## encrypt Using Abel-Ruffini theorem on encryptions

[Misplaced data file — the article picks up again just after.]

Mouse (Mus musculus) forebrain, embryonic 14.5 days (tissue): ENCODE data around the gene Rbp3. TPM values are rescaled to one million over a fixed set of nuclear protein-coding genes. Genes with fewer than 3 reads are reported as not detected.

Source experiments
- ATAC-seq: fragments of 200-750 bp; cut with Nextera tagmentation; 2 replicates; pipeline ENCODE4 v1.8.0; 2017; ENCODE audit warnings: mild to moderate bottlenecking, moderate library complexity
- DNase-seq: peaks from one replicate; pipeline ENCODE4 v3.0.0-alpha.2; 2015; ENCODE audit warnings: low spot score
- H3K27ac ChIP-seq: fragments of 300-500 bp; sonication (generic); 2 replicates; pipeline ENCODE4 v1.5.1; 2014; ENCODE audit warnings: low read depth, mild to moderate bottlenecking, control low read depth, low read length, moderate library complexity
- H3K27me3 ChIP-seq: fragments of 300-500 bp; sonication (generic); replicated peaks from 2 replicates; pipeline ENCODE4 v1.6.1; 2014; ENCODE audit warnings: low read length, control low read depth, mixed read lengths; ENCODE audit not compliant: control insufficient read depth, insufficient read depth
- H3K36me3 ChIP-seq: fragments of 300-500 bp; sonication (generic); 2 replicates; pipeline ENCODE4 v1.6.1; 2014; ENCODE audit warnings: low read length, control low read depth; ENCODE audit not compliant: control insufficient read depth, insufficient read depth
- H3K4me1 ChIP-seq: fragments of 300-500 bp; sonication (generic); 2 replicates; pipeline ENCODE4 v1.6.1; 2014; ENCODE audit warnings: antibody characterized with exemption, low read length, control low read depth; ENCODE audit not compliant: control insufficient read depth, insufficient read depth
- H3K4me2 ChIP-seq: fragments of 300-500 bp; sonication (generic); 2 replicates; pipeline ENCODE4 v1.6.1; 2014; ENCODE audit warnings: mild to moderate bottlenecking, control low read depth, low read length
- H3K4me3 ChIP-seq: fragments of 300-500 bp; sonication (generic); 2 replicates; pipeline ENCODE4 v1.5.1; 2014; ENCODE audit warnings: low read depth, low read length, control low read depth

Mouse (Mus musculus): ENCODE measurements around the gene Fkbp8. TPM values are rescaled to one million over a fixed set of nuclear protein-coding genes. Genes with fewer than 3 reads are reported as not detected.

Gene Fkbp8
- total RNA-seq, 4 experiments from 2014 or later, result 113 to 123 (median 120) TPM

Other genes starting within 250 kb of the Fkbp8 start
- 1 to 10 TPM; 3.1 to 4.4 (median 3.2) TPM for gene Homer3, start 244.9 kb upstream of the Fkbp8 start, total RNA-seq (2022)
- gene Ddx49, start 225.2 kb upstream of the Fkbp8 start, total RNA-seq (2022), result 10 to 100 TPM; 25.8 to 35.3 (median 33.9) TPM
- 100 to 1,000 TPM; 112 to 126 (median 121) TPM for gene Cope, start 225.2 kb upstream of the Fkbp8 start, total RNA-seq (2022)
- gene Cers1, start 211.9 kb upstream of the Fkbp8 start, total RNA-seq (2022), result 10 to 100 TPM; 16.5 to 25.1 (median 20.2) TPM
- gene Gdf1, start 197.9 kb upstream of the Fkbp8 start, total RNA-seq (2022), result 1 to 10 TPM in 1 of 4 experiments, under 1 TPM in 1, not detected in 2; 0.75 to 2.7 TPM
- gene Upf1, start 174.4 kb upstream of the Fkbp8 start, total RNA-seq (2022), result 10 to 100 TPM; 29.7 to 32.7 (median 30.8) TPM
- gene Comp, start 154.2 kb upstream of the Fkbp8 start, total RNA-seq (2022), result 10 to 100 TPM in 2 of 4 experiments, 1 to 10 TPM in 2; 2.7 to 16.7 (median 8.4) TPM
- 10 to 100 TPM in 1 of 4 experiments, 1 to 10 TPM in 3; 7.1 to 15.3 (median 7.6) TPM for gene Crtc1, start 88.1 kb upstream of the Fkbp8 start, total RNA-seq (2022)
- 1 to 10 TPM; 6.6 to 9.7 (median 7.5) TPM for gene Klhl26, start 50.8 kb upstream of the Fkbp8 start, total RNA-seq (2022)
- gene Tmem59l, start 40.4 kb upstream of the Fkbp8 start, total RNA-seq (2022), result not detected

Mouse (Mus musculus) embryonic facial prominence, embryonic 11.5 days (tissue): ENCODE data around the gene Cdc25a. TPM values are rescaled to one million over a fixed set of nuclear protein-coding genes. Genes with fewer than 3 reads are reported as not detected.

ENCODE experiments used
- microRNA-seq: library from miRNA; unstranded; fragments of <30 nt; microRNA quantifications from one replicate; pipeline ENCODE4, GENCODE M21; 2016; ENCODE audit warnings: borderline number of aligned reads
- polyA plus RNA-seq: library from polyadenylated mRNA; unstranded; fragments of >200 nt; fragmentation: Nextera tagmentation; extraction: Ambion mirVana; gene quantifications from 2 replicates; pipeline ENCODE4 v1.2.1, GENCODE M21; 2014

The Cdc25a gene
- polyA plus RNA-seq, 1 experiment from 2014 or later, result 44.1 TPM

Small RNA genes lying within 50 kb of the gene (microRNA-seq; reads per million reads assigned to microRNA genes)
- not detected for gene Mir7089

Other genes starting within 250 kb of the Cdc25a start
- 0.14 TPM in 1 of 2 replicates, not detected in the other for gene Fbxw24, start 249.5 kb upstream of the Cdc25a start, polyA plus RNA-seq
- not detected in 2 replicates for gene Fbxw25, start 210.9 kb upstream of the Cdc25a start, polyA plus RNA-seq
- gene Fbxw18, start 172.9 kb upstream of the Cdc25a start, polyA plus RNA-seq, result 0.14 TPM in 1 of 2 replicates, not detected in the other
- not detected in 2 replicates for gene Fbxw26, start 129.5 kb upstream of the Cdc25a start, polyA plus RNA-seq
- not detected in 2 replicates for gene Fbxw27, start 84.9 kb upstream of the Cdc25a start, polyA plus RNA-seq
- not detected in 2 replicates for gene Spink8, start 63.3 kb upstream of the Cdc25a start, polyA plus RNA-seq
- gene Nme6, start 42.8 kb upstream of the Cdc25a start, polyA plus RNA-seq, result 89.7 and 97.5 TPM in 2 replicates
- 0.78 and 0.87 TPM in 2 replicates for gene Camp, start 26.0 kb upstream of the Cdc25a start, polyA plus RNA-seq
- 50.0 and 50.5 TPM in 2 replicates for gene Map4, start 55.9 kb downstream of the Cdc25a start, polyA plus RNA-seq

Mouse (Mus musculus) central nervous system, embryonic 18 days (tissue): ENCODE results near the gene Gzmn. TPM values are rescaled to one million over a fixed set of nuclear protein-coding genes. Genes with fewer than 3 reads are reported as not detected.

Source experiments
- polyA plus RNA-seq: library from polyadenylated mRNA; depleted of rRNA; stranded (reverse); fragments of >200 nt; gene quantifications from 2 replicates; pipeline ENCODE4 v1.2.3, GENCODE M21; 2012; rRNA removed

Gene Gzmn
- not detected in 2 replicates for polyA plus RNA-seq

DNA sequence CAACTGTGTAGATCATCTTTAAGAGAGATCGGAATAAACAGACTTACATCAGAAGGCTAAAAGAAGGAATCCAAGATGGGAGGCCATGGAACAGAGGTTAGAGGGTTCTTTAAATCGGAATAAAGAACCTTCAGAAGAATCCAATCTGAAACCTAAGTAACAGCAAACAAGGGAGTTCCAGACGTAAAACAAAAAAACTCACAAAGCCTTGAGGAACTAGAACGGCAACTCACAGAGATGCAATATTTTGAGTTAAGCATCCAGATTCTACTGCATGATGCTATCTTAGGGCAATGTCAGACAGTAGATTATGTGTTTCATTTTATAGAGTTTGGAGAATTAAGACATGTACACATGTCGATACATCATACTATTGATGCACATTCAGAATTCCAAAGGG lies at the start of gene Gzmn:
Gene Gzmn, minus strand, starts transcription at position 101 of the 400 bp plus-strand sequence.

2. If the attacker has the resultant polynomial equation of degree 512, its roots must be found, but there’s no direct formula to do so analytically due to Abel-Ruffini theorem, and factoring such a polynomial with 156 different named constants efficiently is very, very complicated and convoluted 3. If the attacker has direct access to the server, the expected polynomial equation can be retrieved, but the attacker still has to solve that polynomial equation of degree 512 to find all its roots with the right ordering among them and all their correct literal expressions 4. If the attacker has direct access to the client software source codes, the pepper for hashing the password in plaintext, the pepper used on the polynomial equation roots, and the highly secret and obfuscated algorithm for using them with the salt counterparts can be retrieved, but it’s still far from being able to find all the roots of the expected polynomial equation of degree 512 5. If the attacker has all those roots, the right ordering among them and all their correct literal expressions still have to be figured out, and the salts and peppers for those roots has to be properly removed as well 6. If the attacker has all those roots with the right ordering among them, all their correct literal expressions, and salts and peppers on them removed, the attacker has effectively recovered the hashed password, which is mixed with salts and peppers in plaintext 7. The attacker then has to figure out the password in plaintext even with the hashing function, salt, pepper, and the highly secret and obfuscated algorithm that combines them known 8. Unless there are really efficient algorithms for every step involved, the time complexity of the whole process can be as high as factorial time 9. As users are still inputting passwords in plaintexts, dictionary attacks still work to some extent, but if the users are careless with their password strengths, then no amount of cryptography will be safe enough 10. Using numerical methods to find all the roots won’t work in most cases, because such methods are unlikely to find those roots analytically, let alone with the right ordering among them and all their right literal expressions, which are needed to produce the resultant polynomial equation with literal expressions exactly matching the expected one 11. Using rainbow tables won’t work well either, because such table would be way too large to be used in practice, due to the number of polynomial equations with degree 512 being unlimited in theory 12. Strictly speaking, the whole password encryption scheme isn’t a one-way function, but the time complexity needed for encryption compared to that for decryption is so trivial that this scheme can act like such a function Areas demanding further researches: 1. The time complexity for factoring a polynomial of degree n with named constants into n factors analytically 2. Possibilities of collisions from the ordering among all roots and all their different literal expressions 3. Existence of efficient algorithms on finding the right ordering among all roots and all their right literal expressions 4. Strategies on setting up the fixed peppers and generating random salts to form roots with maximum encryption strength Essentially, the whole approach on using polynomial equations for encryptions is to exploit equations that are easily formed by their analytical solution sets but very hard to solve analytically, especially when exact literal matches, rather than just mathematical identity, are needed to match the expected equations. So it’s not strictly restricted to polynomial equations with a very high degree, but maybe very high order partial differential equations with many variables, complex coefficients and functions accepting complex numbers can also work, because there are no known analytical algorithm on solving such equations yet, but analytical solutions are demanded to reproduce the same partial differential equations with exact literal matches, as long as performing partial differentiations analytically can be efficient enough.

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